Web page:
A recruitment consultant who alleged her manger bullied her into attending a
strip club with clients has failed to prove constructive dismissal before an
employment tribunal in South London.
Rachel Kelly, 38, of Isleworth, Middlesex, sued former employer IDPP
Consulting and her line manager, Danny Whelan, for sexual harassment, victimisation, and constructive dismissal, and claimed £175,000 compensation.
Ms. Kelly claimed she shared a private lap-dance with Mr. Whelan “under great
duress.” The tribunal was unsympathetic, however, and ruled there was no management bullying and Ms. Kelly was a
“willing participant.” “She was not compelled to go to the club and could have
refused to attend,” it said.
Witnesses described how Ms. Kelly tried to perform a drunken pole dance at
the club. They also alleged she laughed throughout the lap-dance with Mr.
Whelan and “held court” at work the next day to describe her drunken antics.
One witness recalled how she “proclaimed to anyone who would listen all of the
details and she had thought it very amusing.”
In announcing its verdict, the tribunal said:
“We have come to the conclusion that this was an occasion fuelled by
excessive alcohol. Ms. Kelly decided to attend the lap-dancing club with full
knowledge of the nature of the establishment.
“We consider that Ms. Kelly’s demeanour and conduct at work on the morning
after the visit to the club sheds an illuminating light on her likely attitude
to the events the night before … and we accept IDPP’s witnesses’ evidence of Ms.
Ms. Kelly joined IDPP in January 2007. She alleged she had no choice
but to resign in October last year after meeting with the company’s chairman John Holmes
who warned her she “could be dumped.”
In reaching its decision, the tribunal chose to accept Mr. Holmes’s version of events, however, that he had reassured Ms. Kelly she was a “valued employee” and tried to persuade her to
How to prove constructive dismissal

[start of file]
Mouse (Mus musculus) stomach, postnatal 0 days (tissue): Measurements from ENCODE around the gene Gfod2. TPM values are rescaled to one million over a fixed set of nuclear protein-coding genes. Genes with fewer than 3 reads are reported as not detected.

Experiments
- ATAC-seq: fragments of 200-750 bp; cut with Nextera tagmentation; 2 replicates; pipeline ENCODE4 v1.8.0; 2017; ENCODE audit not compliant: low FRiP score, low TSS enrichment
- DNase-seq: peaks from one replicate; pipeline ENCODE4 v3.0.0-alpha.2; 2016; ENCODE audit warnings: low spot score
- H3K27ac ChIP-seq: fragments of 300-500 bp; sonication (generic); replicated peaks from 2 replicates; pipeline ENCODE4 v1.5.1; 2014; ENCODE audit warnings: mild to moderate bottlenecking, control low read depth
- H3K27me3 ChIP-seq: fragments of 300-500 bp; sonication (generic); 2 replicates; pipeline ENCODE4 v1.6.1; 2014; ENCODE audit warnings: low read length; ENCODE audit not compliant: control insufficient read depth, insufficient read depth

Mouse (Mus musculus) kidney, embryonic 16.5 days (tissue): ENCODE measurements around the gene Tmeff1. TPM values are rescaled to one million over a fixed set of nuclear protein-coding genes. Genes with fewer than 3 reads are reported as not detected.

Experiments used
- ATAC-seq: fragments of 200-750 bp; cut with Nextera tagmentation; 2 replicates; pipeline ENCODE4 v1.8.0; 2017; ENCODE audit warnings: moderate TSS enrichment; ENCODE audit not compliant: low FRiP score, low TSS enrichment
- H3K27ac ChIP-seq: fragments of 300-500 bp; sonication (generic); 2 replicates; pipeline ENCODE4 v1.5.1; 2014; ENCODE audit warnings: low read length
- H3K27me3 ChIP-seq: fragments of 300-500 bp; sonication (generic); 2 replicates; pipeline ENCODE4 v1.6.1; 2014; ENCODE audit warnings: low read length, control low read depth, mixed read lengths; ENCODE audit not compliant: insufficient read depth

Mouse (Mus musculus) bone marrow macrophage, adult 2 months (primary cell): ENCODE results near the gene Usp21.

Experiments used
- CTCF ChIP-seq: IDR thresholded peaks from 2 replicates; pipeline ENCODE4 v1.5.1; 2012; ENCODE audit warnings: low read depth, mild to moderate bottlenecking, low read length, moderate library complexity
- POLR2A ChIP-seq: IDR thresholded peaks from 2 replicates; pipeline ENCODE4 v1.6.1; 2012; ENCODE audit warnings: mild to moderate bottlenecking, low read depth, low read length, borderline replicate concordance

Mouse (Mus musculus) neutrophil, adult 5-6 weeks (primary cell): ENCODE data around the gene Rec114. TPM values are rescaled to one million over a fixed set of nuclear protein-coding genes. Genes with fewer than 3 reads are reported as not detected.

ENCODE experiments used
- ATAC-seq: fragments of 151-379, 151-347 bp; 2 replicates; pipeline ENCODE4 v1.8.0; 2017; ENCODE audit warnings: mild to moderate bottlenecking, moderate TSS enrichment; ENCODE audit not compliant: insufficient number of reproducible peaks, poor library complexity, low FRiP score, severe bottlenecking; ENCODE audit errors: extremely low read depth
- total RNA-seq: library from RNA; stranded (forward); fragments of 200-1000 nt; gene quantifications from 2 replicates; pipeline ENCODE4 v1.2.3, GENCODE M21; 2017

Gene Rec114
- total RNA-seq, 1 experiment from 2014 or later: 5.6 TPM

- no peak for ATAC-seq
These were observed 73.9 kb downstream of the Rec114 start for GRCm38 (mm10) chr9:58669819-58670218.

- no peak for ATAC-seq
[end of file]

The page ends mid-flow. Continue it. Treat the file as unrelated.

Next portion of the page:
To prove constructive dismissal, you must show that your
employer committed a serious breach of contract, you did not accept
the breach, and you resigned because of the breach. Examples of
serious breaches of contract in this context include the following:
- Unilaterally cutting your pay;
- Arbitrarily demoting you to a lesser role;
- Changing your job duties, working hours or place of work without your
- Making it impossible for you to do your job effectively;
- Failing to give you reasonable support to carry out your job without
disruption, harassment or bullying from co-workers; &
- Forcing you to work in conditions where health and safety regulations are
Constructive dismissal cases are hard to win, however,
so you should always seek advice before quitting your job. Factors such as your
employment status, the terms of your employment contract, length of service, and
reasons for leaving all require consideration.
** Additional Information & Advice **
Depending on the circumstances of your case, however, it may be better to
speak with a solicitor who specialises in employment law. You can be matched with an employment law solicitor in your area for free
via solicitor matching services, which can also help you to understand the best
course of action for your situation and whether you are ready to hire a
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